Charm: the Hudson River Valley happens to be a place of profound beauty and it mesmerizes me. But the eye of the beholder generates a portion of that charm. Open eyes will find it anywhere and in everything. A resident of this Valley published THAT BOOK on this date in 1851 . Know which one? Answer at end.
Curiosity: the sixth boro is a complex place geographically, historically, … you or I could continue this list. Here, like anywhere, it seems the more you notice, the less time remains to wonder about all the new things. What is this cove called over just north of Fresh Kills? Writing on vessels from foreground to back say RTC1, Crow, Relentless, and Cedar Marina. Does a road lead here?
More curiosity: What is this vessel that traversed to the north in front of Bowsprite’s cliff this summer? What cargo did it transport? What time warp did it emerge from?
Craziness: since writing about faces as prompted by the Robert brothers tome, I’ve had a blast with this. This one . . . an orange boar (not bore) with tusks in place of dolly partons. May some craziness–and a sense of humor about it– be evident everywhere.
Constancy: 1965 Near the St. Lawrence Seaway my father took this foto of a 13-year-old who became tugster. I was already out tracking down info for the yet-to-be blog back then, way before blogs, digital cameras, computers of the ilk we know. Some stuff doesn’t change. Shouldn’t disappear.
It’s unrealistic to stop after a half dozen fotos, but . . . discipline is imposed.
My last post fer a while . . .gone fishing for something. See you in a few with new tales. Sindbad calls us to muster. I tried unsuccessfully to find a Gordon Bok video-version of this, but this and this . . . a nice innocent feel too.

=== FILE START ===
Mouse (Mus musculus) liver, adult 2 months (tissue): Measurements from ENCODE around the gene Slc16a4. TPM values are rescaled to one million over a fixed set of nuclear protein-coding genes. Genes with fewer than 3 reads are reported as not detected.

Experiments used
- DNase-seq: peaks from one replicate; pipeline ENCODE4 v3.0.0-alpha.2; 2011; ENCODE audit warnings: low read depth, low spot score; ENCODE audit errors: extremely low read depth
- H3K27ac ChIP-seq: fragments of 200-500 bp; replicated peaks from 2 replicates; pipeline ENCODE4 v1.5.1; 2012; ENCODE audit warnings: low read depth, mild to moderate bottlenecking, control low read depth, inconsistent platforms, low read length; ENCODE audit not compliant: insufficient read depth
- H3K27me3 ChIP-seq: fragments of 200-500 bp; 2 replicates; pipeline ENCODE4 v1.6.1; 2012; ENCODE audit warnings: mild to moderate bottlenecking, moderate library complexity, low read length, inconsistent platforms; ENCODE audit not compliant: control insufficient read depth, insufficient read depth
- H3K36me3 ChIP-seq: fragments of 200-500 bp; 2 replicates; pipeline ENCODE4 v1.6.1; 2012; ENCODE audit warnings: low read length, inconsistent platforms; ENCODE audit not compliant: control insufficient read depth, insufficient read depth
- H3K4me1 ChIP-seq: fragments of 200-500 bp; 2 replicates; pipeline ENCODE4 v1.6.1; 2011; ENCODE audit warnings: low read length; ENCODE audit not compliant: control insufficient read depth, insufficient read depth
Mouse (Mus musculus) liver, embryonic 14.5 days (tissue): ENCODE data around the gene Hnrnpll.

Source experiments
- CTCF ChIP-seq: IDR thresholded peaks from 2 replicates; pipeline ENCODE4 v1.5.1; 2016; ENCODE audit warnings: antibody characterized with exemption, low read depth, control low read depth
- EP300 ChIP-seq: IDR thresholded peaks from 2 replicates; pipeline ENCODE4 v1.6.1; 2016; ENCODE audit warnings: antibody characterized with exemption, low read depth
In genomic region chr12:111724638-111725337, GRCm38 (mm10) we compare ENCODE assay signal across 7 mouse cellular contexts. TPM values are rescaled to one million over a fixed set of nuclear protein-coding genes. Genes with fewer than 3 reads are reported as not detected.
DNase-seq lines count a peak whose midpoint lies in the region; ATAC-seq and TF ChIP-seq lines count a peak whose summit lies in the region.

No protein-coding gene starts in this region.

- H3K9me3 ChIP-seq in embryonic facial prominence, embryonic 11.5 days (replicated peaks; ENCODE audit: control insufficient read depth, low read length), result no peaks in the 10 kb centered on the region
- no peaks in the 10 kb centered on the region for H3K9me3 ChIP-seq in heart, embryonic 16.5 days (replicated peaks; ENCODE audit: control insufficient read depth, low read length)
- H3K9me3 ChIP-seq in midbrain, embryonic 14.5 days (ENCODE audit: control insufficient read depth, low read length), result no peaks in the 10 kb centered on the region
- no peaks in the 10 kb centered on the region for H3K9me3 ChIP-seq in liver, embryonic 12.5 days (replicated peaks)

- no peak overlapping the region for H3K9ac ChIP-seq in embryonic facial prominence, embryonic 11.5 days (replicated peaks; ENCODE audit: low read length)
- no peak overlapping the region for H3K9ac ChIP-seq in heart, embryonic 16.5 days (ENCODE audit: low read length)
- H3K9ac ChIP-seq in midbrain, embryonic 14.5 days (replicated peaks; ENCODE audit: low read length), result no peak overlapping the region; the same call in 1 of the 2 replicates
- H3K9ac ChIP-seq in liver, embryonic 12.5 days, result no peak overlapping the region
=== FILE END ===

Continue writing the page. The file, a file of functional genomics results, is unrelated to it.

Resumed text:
All fotos, except the ones by bowsprite and my father, by Will Van Dorp.
Literally it means “equal night.” NOX has lots of associations. More Hestia soon, I promise.
Half-half symmetricality, or almost so;
dark and light . . . river and land . . . fog and clarity;
summer cedes the stage to fall.
Time to think of harvests, baskets, thanksgiving; Sam Plimsoll marked just how full these floating cornucopias should ever get. The viscous wine of our civilization can submerge the vessel carrying it.
Brightness and shadow envelope Elise Anne Conners, who has spent most of its almost 13 decades above the surface.
Night and light make
Happy hot equinox in the sixth boro.
All fotos by Will Van Dorp.
Cornell sports its mast toward the stern; running lights there convey information about vessel size, type, and activity.
Clearwater, a sloop, has a one mast topping out at about 110 feet.
On City of Water Day, USACE Drift Collection vessel Hayward sports code flags on its mast and a sampling of collected debris on its foredeck.
Pioneer, a schooner, has two masts, the mainmast topped out at just under 77 feet.
Sandy Hook Pilots vessel Yankee has units (besides the radar and GPS) on its mast I can’t identify.
Bunkering tanker Capt Blog‘s foremast carries a red flag, signaling fuel.
So does barge DBL 76. Mast height on Adriatic Sea is 85 feet, if airdraft equals height of the highest mast or antenna. I fear I might be blurring a definition here.
USCG WPB67356 Sailfish, not surprisingly, carries mast gear not readily identified by a civilian like me.
Miriam Moran, assisting with docking, keeps the upper portion of its mast safely lowered where flaring bows cannot damage it.
Masts can signal information but of course sometimes signaling is optional or even undesired. Masts allow things to be seen, but one has to know what should remain unseen. An effective mast needs strength, and sometimes that means it is flexible.
Both submarines and whaling ships have masts. For some good fun, check out this six-minute video of a struggle between Captain Ahab and Moby Das Boot.
Also, just for fun: How might you complete this sentence:
All fotos by Will Van Dorp. Send me your original sentence completions.